To address this issue and foster mutually beneficial outcomes, the India-Bangladesh Joint Economic Commission (JEC) was established as a platform for regular communication and collaboration on trade and economic matters. However, trade between Bangladesh and Nepal has faced challenges, with Nepal experiencing a recent trade imbalance. The volume of trade between the two countries has been significantly lower, and the growth rate has remained minimal (as indicated in Table 9). Nevertheless, there is potential for growth in Nepal's exports to Bangladesh, particularly with the recent lifting of the two-decade-long ban on Nepali yarns entering Bangladesh via the Banglabandha Land Custom Station (LCS) in December 2022, an action taken by the Bangladesh Government. This development opens up opportunities for increased yarn exports from Nepal to Bangladesh.[25]


Table-9: Bangladesh’s Import from and Export to India and Nepal


Export to India and Nepal

Import from India and Nepal

Fiscal Year

India (USD in billion)

Nepal (USD in million)

India (USD in billion)

Nepal (USD in million)





















Source: Bangladesh Bank, Foreign Trade Statistics of Bangladesh and Nepal Embassy in Bangladesh.



  1. The promotion of trade and transit between these three countries is hindered by several significant barriers. These include the absence of well-designed technical regulations, inadequate and underdeveloped infrastructure in the region, non-tariff barriers such as complex customs procedures and sanitary and phytosanitary measures. Additionally, there is a pressing need for investment in and swift digitalization of ports, roads, and railways to overcome these obstacles and facilitate seamless trade and transit operations.[26] Besides that, the implementation of trade and transit agreements often faces bureaucratic hurdles, which cause delays and increase the cost of doing business.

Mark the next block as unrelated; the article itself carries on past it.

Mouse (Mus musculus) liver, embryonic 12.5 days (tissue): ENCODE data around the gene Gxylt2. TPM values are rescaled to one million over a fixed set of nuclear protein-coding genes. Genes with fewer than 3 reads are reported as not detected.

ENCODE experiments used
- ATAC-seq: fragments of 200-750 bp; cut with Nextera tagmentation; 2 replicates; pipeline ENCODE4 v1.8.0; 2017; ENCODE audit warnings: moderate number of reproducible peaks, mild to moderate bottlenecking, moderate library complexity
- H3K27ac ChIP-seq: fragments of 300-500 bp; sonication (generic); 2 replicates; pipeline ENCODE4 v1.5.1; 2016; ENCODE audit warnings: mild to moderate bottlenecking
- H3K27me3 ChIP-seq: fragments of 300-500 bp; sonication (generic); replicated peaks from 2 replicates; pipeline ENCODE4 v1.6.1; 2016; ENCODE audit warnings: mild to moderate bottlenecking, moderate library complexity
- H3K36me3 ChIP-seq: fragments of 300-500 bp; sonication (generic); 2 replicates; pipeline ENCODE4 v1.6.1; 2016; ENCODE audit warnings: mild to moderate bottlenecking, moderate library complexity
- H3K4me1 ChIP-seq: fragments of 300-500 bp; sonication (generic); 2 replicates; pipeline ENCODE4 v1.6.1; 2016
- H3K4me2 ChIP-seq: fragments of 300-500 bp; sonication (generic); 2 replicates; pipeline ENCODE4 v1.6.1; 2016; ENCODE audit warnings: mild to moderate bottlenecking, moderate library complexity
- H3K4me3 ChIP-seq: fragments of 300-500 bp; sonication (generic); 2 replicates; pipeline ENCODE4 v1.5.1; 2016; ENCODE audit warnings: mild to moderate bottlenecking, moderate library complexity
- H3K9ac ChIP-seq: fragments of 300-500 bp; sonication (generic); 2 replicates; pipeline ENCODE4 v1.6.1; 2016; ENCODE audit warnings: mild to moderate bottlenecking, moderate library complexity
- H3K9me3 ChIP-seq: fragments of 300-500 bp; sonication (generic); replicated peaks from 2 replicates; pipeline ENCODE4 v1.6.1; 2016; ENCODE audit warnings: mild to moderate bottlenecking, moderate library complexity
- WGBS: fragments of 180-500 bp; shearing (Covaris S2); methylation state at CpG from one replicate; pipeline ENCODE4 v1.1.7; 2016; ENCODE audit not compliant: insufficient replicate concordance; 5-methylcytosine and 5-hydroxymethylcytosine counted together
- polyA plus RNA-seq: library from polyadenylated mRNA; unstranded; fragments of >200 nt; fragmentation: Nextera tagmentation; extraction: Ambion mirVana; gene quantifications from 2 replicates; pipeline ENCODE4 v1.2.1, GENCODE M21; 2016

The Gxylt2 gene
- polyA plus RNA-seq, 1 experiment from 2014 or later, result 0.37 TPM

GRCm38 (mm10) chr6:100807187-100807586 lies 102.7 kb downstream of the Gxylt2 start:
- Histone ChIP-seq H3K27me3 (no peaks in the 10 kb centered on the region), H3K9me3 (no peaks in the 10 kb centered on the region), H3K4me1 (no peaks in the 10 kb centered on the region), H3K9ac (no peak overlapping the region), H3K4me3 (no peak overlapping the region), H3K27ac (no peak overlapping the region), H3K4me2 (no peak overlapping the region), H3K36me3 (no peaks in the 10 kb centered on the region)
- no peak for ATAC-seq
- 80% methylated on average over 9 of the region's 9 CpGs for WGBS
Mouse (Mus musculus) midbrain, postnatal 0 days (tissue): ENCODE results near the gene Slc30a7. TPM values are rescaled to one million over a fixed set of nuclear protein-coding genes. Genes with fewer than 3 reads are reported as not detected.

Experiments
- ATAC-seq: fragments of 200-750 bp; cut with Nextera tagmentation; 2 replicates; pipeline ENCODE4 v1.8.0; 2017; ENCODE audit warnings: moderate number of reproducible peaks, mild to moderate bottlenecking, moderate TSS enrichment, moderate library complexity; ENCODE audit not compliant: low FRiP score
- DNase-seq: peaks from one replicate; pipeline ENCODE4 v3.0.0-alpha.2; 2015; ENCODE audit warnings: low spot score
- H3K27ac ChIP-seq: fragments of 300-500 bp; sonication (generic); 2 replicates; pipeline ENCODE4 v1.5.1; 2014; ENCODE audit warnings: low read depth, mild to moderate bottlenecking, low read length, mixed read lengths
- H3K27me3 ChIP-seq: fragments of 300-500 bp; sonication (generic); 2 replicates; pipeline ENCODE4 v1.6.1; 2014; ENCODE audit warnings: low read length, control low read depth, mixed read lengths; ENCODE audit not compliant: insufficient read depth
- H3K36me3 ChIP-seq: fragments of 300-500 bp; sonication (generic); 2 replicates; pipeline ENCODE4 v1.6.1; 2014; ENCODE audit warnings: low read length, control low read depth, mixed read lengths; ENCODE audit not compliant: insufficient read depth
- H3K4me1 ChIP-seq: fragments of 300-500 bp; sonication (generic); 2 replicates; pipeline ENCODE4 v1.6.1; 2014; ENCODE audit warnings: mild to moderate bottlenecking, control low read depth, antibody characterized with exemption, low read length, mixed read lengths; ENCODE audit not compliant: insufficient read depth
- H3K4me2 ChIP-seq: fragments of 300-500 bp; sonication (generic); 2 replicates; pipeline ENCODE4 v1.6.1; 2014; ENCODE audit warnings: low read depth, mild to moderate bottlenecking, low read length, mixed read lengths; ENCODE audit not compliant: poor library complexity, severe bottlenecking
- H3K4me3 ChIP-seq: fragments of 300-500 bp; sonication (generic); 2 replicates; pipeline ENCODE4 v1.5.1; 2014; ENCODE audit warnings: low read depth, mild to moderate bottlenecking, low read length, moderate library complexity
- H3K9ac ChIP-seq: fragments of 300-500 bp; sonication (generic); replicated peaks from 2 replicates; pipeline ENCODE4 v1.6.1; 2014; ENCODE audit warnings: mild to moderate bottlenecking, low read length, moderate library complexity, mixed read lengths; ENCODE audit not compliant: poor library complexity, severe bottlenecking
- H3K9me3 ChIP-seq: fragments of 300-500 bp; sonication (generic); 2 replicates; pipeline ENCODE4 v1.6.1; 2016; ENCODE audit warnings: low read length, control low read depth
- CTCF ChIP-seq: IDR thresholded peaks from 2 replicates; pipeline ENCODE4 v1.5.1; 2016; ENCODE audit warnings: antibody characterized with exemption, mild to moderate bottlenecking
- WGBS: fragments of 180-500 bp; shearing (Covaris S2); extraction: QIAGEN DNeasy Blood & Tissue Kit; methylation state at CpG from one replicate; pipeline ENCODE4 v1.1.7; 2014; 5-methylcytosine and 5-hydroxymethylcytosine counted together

2. In addition to the aforementioned common challenges, the three countries encounter difficulties in promoting transit and transshipment with their neighboring nations. Insufficient coordination among government agencies and the lack of a unified single-window clearance system contribute to these challenges. Addressing these coordination issues and establishing a streamlined single-window clearance system are crucial steps toward facilitating smoother transit and transshipment processes between these countries.
  3. Furthermore, the security and political dynamics of each country, shaped by historical legacies and post-colonial memories, can sometimes hinder initiatives aimed at promoting trade and investment within South Asia. There have been instances where security concerns have overridden the economic benefits, resulting in adverse consequences for the development and well-being of the region's inhabitants. While significant progress has been achieved in promoting connectivity, trade, and transit among Bangladesh, India, and Nepal in the past decade, it is important to acknowledge that such challenges may persist in the coming months and years due to these factors.